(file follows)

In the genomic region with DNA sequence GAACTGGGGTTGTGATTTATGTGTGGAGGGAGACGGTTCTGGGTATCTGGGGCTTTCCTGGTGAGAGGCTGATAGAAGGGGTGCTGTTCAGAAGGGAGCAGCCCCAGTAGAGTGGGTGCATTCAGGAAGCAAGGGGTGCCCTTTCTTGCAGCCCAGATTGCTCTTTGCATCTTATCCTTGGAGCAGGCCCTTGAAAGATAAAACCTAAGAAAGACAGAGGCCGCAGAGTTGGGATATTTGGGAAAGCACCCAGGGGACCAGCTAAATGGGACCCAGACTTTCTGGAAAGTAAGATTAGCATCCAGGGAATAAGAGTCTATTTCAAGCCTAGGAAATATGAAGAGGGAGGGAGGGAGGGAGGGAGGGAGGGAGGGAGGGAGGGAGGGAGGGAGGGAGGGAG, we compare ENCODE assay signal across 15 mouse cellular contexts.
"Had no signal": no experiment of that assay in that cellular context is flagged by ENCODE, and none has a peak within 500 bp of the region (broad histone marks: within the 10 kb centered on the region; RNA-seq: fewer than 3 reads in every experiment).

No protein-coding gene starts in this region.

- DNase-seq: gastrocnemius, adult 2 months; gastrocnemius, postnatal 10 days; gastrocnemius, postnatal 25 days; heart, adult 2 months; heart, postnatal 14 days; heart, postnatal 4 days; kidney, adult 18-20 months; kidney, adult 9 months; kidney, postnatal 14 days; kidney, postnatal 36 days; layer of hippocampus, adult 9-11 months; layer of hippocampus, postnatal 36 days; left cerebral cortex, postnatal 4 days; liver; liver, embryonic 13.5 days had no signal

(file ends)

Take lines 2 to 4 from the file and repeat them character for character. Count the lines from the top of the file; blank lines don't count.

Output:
"Had no signal": no experiment of that assay in that cellular context is flagged by ENCODE, and none has a peak within 500 bp of the region (broad histone marks: within the 10 kb centered on the region; RNA-seq: fewer than 3 reads in every experiment).

No protein-coding gene starts in this region.

- DNase-seq: gastrocnemius, adult 2 months; gastrocnemius, postnatal 10 days; gastrocnemius, postnatal 25 days; heart, adult 2 months; heart, postnatal 14 days; heart, postnatal 4 days; kidney, adult 18-20 months; kidney, adult 9 months; kidney, postnatal 14 days; kidney, postnatal 36 days; layer of hippocampus, adult 9-11 months; layer of hippocampus, postnatal 36 days; left cerebral cortex, postnatal 4 days; liver; liver, embryonic 13.5 days had no signal